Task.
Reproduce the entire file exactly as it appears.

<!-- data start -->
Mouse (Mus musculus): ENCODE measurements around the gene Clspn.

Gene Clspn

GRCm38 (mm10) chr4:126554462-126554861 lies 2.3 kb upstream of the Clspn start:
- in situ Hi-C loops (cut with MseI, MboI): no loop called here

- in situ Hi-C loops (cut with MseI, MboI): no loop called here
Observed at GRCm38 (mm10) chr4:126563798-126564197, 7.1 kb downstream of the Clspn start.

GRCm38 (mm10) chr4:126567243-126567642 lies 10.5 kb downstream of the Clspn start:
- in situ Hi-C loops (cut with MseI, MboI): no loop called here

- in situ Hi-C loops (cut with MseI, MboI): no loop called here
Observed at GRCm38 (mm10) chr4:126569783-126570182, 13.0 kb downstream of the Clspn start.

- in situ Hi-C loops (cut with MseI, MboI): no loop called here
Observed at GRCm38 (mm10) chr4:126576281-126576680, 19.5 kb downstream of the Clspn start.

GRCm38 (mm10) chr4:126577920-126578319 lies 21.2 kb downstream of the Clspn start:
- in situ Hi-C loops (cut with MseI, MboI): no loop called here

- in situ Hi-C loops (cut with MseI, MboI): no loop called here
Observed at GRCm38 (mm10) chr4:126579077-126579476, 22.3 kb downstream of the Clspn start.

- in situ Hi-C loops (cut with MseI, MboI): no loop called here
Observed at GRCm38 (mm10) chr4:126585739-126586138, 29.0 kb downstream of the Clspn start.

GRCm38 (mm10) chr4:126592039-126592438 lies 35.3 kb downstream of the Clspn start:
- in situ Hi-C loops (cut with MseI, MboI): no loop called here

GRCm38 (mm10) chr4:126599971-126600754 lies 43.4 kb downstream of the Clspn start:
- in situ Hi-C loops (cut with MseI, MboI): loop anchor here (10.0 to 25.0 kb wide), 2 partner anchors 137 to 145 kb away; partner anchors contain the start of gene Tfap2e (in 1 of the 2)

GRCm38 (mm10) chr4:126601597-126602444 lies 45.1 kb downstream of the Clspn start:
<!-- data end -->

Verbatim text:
Mouse (Mus musculus): ENCODE measurements around the gene Clspn.

Gene Clspn

GRCm38 (mm10) chr4:126554462-126554861 lies 2.3 kb upstream of the Clspn start:
- in situ Hi-C loops (cut with MseI, MboI): no loop called here

- in situ Hi-C loops (cut with MseI, MboI): no loop called here
Observed at GRCm38 (mm10) chr4:126563798-126564197, 7.1 kb downstream of the Clspn start.

GRCm38 (mm10) chr4:126567243-126567642 lies 10.5 kb downstream of the Clspn start:
- in situ Hi-C loops (cut with MseI, MboI): no loop called here

- in situ Hi-C loops (cut with MseI, MboI): no loop called here
Observed at GRCm38 (mm10) chr4:126569783-126570182, 13.0 kb downstream of the Clspn start.

- in situ Hi-C loops (cut with MseI, MboI): no loop called here
Observed at GRCm38 (mm10) chr4:126576281-126576680, 19.5 kb downstream of the Clspn start.

GRCm38 (mm10) chr4:126577920-126578319 lies 21.2 kb downstream of the Clspn start:
- in situ Hi-C loops (cut with MseI, MboI): no loop called here

- in situ Hi-C loops (cut with MseI, MboI): no loop called here
Observed at GRCm38 (mm10) chr4:126579077-126579476, 22.3 kb downstream of the Clspn start.

- in situ Hi-C loops (cut with MseI, MboI): no loop called here
Observed at GRCm38 (mm10) chr4:126585739-126586138, 29.0 kb downstream of the Clspn start.

GRCm38 (mm10) chr4:126592039-126592438 lies 35.3 kb downstream of the Clspn start:
- in situ Hi-C loops (cut with MseI, MboI): no loop called here

GRCm38 (mm10) chr4:126599971-126600754 lies 43.4 kb downstream of the Clspn start:
- in situ Hi-C loops (cut with MseI, MboI): loop anchor here (10.0 to 25.0 kb wide), 2 partner anchors 137 to 145 kb away; partner anchors contain the start of gene Tfap2e (in 1 of the 2)

GRCm38 (mm10) chr4:126601597-126602444 lies 45.1 kb downstream of the Clspn start: